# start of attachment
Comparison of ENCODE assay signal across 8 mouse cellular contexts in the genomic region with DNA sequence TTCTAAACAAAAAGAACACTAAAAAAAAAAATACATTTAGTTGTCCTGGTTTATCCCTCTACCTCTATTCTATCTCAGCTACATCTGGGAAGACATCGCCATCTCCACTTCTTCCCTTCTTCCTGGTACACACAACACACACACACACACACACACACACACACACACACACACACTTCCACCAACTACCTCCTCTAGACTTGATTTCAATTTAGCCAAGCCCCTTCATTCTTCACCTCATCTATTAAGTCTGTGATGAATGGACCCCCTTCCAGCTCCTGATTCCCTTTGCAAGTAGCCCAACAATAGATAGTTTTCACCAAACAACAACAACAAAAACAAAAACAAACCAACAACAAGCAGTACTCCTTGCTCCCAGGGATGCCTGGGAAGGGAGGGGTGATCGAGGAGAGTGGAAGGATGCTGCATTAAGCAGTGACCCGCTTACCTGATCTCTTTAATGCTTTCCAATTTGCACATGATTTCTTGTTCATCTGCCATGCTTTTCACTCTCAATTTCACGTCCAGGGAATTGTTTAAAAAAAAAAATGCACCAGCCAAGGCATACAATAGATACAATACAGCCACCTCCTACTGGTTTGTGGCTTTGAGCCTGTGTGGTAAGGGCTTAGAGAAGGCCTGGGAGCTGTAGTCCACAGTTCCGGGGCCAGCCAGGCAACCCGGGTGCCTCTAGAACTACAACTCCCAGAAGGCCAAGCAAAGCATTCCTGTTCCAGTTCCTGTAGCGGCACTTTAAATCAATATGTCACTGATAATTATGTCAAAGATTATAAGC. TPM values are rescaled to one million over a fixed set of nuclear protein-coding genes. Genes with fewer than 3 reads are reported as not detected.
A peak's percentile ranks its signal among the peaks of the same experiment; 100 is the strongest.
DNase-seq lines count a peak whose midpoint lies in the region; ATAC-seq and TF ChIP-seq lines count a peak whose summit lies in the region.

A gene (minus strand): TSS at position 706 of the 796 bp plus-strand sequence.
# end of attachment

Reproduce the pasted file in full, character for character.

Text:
Comparison of ENCODE assay signal across 8 mouse cellular contexts in the genomic region with DNA sequence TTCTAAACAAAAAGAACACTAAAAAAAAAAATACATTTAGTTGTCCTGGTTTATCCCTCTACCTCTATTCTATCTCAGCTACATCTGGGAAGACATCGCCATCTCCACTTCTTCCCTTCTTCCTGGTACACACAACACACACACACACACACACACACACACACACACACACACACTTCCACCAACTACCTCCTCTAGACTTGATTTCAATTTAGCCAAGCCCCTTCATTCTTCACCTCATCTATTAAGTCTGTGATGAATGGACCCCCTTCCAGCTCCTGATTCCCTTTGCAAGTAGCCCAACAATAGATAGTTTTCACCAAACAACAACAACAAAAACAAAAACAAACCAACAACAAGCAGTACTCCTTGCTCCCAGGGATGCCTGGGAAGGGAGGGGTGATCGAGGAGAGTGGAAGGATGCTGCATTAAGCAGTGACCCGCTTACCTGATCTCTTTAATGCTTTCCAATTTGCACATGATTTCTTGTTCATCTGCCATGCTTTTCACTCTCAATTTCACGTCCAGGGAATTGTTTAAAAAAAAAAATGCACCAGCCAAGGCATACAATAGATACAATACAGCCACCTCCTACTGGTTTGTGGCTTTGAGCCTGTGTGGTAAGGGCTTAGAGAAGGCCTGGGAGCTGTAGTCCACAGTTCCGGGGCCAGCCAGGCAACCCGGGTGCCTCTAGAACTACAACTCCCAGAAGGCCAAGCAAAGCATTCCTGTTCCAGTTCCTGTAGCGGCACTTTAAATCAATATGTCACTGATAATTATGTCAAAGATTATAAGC. TPM values are rescaled to one million over a fixed set of nuclear protein-coding genes. Genes with fewer than 3 reads are reported as not detected.
A peak's percentile ranks its signal among the peaks of the same experiment; 100 is the strongest.
DNase-seq lines count a peak whose midpoint lies in the region; ATAC-seq and TF ChIP-seq lines count a peak whose summit lies in the region.

A gene (minus strand): TSS at position 706 of the 796 bp plus-strand sequence.